So, sparrows aren’t normally considered a prize bird when it comes to bird festivals. There are so many different sparrows that are around in the world that it’s rare to see a prize sparrow. However, in the 2015 bird festival, there were a flock of sparrows that were bred within the same generation by a specific breeder.
These sparrows were bred and kept for a few years without much supervision on an estate in Australia, and the reason that these sparrows had shone against other sparrows is that they had grown to a larger size than the average sparrow. Sparrows are generally smaller birds compared to birds like hawks and eagles, but with these sparrows they had been grown under a generation of larger sparrows.
Another thing that had really stood these sparrows apart as a unique breed is that they had colourful coats compared to the average sparrow. Sparrows are somewhat colourful as a group, but these were specifically more colourful due to the way they were fed.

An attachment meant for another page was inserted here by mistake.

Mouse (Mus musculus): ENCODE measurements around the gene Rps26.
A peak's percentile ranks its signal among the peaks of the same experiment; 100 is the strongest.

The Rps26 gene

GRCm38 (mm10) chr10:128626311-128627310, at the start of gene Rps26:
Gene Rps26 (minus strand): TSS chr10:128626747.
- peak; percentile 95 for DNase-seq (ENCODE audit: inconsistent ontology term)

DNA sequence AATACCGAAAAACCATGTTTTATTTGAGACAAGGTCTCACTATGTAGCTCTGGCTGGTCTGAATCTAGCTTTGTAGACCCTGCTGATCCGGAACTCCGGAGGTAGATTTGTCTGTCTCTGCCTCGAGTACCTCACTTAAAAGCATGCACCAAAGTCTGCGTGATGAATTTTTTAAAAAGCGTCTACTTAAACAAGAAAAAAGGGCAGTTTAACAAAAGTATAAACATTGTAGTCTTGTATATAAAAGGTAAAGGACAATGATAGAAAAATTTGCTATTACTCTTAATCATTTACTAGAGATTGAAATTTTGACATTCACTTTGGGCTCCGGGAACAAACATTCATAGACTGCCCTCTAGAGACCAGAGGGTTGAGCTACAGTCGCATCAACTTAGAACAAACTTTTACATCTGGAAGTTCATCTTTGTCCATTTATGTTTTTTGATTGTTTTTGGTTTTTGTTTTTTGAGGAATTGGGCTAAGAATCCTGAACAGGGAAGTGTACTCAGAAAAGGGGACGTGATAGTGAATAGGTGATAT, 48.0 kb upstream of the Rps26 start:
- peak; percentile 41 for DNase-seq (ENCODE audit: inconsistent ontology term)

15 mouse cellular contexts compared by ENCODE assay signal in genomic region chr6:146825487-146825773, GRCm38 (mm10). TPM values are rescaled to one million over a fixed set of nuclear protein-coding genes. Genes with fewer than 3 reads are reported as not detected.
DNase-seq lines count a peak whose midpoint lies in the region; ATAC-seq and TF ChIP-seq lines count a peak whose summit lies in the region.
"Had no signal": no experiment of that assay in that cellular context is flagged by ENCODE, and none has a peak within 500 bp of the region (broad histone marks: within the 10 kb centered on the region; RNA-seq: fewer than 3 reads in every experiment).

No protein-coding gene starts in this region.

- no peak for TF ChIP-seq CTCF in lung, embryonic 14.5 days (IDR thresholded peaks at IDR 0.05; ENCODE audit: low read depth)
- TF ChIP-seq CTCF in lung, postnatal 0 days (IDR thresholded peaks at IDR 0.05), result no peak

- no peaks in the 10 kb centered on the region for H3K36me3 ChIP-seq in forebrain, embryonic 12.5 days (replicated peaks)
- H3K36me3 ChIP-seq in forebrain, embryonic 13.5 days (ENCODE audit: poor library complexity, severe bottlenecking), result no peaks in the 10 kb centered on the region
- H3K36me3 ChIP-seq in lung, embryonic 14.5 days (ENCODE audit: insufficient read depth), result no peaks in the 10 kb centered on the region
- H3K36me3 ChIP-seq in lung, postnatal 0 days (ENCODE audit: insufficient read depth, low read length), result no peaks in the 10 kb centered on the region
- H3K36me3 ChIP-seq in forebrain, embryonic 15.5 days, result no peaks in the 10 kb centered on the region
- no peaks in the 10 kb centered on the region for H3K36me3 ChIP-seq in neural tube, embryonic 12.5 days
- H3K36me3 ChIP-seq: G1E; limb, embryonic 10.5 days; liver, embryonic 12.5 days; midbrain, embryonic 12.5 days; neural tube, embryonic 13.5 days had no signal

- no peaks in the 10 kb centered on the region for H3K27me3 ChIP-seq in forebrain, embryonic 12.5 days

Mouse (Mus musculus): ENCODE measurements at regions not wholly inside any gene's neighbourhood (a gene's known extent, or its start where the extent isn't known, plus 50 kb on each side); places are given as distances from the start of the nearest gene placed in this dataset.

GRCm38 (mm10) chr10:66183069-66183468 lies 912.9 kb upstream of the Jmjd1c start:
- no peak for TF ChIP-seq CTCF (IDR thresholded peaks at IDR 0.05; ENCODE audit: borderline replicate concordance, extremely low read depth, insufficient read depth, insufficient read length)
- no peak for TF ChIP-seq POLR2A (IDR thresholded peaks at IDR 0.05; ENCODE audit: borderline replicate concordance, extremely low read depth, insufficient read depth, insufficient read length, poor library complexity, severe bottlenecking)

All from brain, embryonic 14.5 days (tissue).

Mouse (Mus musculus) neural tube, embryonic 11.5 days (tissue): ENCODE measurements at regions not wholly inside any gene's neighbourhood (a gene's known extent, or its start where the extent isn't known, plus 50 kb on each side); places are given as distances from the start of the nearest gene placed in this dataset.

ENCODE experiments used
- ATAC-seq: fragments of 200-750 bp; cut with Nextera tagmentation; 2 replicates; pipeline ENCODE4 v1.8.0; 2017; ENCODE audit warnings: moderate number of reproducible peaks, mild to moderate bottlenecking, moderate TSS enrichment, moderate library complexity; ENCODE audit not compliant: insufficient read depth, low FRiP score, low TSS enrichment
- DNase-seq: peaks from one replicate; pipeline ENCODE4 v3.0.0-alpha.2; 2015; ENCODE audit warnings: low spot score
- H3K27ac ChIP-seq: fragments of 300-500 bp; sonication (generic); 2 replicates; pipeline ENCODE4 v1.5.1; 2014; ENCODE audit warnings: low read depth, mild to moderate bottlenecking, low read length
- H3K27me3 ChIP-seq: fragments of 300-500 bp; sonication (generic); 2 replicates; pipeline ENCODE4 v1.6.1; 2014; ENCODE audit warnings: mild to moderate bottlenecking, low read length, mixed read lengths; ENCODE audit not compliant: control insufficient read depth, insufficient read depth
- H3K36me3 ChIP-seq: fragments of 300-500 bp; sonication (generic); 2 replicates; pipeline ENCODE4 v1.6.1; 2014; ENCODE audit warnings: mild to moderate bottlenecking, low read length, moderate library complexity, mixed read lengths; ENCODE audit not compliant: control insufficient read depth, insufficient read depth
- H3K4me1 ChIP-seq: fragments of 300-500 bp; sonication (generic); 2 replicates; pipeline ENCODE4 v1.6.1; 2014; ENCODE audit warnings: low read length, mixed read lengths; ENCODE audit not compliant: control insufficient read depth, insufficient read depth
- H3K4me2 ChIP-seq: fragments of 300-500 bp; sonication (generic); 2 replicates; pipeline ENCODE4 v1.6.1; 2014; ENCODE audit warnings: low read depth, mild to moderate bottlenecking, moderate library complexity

Like flamingos, these sparrows were fed food that were designed to make them pink. It was only after the festival that it was considered a negative impact on the health of the sparrows however, and that’s the reason we are speaking about them in today’s post.
We had to contact the owners of the sparrow to let them know that we were alerting animal rights groups, as there is no conclusive evidence as to the effects of feeding colour changing foods to animals such as sparrows. This can provide negative effects to the animals that we are completely unaware of, and this can be frighteningly negative.
For the next two blog posts, rather than discuss the birds that were displayed during the prizing section, we want to discuss the people who were able to put the festival together, as their hard work has benefited us all. Real Estate Attorney Seattle pushed for the sparrow section of the competition, and we wish to thank them heavily.